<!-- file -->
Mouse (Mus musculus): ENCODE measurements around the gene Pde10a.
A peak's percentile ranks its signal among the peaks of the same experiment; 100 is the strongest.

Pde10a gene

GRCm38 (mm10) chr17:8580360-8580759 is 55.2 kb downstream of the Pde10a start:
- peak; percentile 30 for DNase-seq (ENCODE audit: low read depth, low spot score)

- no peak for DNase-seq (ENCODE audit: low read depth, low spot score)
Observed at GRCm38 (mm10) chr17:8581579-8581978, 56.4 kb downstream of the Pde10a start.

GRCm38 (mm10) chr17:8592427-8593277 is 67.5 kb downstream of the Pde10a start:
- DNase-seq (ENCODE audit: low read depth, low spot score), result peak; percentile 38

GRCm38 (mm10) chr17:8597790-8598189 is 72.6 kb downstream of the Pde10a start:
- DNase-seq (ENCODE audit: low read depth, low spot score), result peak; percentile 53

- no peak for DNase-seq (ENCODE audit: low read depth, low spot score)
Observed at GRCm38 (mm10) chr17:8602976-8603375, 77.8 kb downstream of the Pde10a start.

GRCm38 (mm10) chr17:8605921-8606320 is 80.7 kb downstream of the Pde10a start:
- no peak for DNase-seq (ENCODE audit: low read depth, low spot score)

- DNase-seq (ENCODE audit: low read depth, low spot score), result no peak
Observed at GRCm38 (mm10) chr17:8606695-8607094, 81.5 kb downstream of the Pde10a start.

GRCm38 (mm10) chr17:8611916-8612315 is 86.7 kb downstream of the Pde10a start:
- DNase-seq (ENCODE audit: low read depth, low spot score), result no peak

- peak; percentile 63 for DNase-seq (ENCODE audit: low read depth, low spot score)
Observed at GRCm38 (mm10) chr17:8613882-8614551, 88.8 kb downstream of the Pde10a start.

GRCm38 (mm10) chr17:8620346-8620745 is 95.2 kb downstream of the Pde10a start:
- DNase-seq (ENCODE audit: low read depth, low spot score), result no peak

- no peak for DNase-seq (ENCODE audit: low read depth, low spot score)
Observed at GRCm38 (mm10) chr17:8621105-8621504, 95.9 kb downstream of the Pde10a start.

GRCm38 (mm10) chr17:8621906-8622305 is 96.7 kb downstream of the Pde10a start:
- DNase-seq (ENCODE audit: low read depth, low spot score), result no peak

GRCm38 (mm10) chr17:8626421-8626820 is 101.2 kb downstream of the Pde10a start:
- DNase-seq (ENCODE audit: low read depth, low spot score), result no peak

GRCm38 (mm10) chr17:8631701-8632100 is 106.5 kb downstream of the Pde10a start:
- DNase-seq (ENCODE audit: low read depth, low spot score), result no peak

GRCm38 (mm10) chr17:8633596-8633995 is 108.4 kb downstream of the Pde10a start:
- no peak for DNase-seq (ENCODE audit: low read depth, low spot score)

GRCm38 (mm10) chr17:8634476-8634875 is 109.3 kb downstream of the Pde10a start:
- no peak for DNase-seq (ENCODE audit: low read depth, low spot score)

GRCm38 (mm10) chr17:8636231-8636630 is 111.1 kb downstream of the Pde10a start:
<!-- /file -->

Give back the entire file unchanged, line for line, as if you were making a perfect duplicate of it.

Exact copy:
Mouse (Mus musculus): ENCODE measurements around the gene Pde10a.
A peak's percentile ranks its signal among the peaks of the same experiment; 100 is the strongest.

Pde10a gene

GRCm38 (mm10) chr17:8580360-8580759 is 55.2 kb downstream of the Pde10a start:
- peak; percentile 30 for DNase-seq (ENCODE audit: low read depth, low spot score)

- no peak for DNase-seq (ENCODE audit: low read depth, low spot score)
Observed at GRCm38 (mm10) chr17:8581579-8581978, 56.4 kb downstream of the Pde10a start.

GRCm38 (mm10) chr17:8592427-8593277 is 67.5 kb downstream of the Pde10a start:
- DNase-seq (ENCODE audit: low read depth, low spot score), result peak; percentile 38

GRCm38 (mm10) chr17:8597790-8598189 is 72.6 kb downstream of the Pde10a start:
- DNase-seq (ENCODE audit: low read depth, low spot score), result peak; percentile 53

- no peak for DNase-seq (ENCODE audit: low read depth, low spot score)
Observed at GRCm38 (mm10) chr17:8602976-8603375, 77.8 kb downstream of the Pde10a start.

GRCm38 (mm10) chr17:8605921-8606320 is 80.7 kb downstream of the Pde10a start:
- no peak for DNase-seq (ENCODE audit: low read depth, low spot score)

- DNase-seq (ENCODE audit: low read depth, low spot score), result no peak
Observed at GRCm38 (mm10) chr17:8606695-8607094, 81.5 kb downstream of the Pde10a start.

GRCm38 (mm10) chr17:8611916-8612315 is 86.7 kb downstream of the Pde10a start:
- DNase-seq (ENCODE audit: low read depth, low spot score), result no peak

- peak; percentile 63 for DNase-seq (ENCODE audit: low read depth, low spot score)
Observed at GRCm38 (mm10) chr17:8613882-8614551, 88.8 kb downstream of the Pde10a start.

GRCm38 (mm10) chr17:8620346-8620745 is 95.2 kb downstream of the Pde10a start:
- DNase-seq (ENCODE audit: low read depth, low spot score), result no peak

- no peak for DNase-seq (ENCODE audit: low read depth, low spot score)
Observed at GRCm38 (mm10) chr17:8621105-8621504, 95.9 kb downstream of the Pde10a start.

GRCm38 (mm10) chr17:8621906-8622305 is 96.7 kb downstream of the Pde10a start:
- DNase-seq (ENCODE audit: low read depth, low spot score), result no peak

GRCm38 (mm10) chr17:8626421-8626820 is 101.2 kb downstream of the Pde10a start:
- DNase-seq (ENCODE audit: low read depth, low spot score), result no peak

GRCm38 (mm10) chr17:8631701-8632100 is 106.5 kb downstream of the Pde10a start:
- DNase-seq (ENCODE audit: low read depth, low spot score), result no peak

GRCm38 (mm10) chr17:8633596-8633995 is 108.4 kb downstream of the Pde10a start:
- no peak for DNase-seq (ENCODE audit: low read depth, low spot score)

GRCm38 (mm10) chr17:8634476-8634875 is 109.3 kb downstream of the Pde10a start:
- no peak for DNase-seq (ENCODE audit: low read depth, low spot score)

GRCm38 (mm10) chr17:8636231-8636630 is 111.1 kb downstream of the Pde10a start: